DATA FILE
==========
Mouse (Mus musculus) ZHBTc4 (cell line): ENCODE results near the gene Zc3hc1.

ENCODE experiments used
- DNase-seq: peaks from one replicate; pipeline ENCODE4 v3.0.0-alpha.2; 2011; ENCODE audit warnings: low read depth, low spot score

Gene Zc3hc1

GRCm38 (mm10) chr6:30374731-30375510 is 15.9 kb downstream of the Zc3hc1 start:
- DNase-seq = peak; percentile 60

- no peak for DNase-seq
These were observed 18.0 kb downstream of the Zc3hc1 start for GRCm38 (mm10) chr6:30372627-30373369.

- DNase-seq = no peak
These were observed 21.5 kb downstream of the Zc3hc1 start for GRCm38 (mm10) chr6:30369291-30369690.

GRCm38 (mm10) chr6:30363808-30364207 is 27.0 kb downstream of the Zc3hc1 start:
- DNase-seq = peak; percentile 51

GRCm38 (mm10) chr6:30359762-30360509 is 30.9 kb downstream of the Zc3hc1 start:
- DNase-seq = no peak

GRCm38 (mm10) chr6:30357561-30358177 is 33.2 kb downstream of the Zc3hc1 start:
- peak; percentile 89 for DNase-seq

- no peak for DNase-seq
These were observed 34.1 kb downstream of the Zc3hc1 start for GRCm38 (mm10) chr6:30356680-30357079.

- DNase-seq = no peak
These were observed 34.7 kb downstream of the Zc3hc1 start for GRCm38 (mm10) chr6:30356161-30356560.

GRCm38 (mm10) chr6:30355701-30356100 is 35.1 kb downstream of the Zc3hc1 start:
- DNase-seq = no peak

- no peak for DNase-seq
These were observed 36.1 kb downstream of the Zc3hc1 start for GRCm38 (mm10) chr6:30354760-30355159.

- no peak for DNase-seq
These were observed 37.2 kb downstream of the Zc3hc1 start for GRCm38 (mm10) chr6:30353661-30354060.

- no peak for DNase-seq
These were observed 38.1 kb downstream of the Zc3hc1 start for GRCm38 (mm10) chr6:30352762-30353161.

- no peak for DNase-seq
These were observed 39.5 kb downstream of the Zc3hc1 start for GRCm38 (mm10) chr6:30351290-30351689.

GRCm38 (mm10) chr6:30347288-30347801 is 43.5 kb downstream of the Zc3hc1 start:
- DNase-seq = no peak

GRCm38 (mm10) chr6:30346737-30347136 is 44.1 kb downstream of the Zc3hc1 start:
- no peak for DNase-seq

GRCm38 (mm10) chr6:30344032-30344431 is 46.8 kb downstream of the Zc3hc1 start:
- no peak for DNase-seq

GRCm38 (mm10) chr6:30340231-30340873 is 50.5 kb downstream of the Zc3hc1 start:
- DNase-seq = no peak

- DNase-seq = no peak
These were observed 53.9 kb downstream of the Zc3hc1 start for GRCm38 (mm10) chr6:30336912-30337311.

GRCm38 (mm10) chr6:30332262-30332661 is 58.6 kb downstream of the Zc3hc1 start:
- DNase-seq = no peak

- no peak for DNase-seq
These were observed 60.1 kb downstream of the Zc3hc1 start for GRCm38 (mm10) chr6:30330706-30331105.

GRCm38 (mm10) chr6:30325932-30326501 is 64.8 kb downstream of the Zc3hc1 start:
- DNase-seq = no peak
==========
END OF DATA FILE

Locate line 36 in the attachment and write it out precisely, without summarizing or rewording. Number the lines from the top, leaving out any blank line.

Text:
- no peak for DNase-seq